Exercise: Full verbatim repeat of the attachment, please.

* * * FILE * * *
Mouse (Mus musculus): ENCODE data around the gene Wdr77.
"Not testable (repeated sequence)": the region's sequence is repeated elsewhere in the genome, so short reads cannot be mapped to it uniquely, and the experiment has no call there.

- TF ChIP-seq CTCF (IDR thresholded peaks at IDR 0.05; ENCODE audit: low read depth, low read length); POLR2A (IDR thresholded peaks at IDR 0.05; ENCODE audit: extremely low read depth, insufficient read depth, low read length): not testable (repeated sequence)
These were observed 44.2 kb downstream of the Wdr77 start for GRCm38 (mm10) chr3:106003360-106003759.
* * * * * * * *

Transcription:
Mouse (Mus musculus): ENCODE data around the gene Wdr77.
"Not testable (repeated sequence)": the region's sequence is repeated elsewhere in the genome, so short reads cannot be mapped to it uniquely, and the experiment has no call there.

- TF ChIP-seq CTCF (IDR thresholded peaks at IDR 0.05; ENCODE audit: low read depth, low read length); POLR2A (IDR thresholded peaks at IDR 0.05; ENCODE audit: extremely low read depth, insufficient read depth, low read length): not testable (repeated sequence)
These were observed 44.2 kb downstream of the Wdr77 start for GRCm38 (mm10) chr3:106003360-106003759.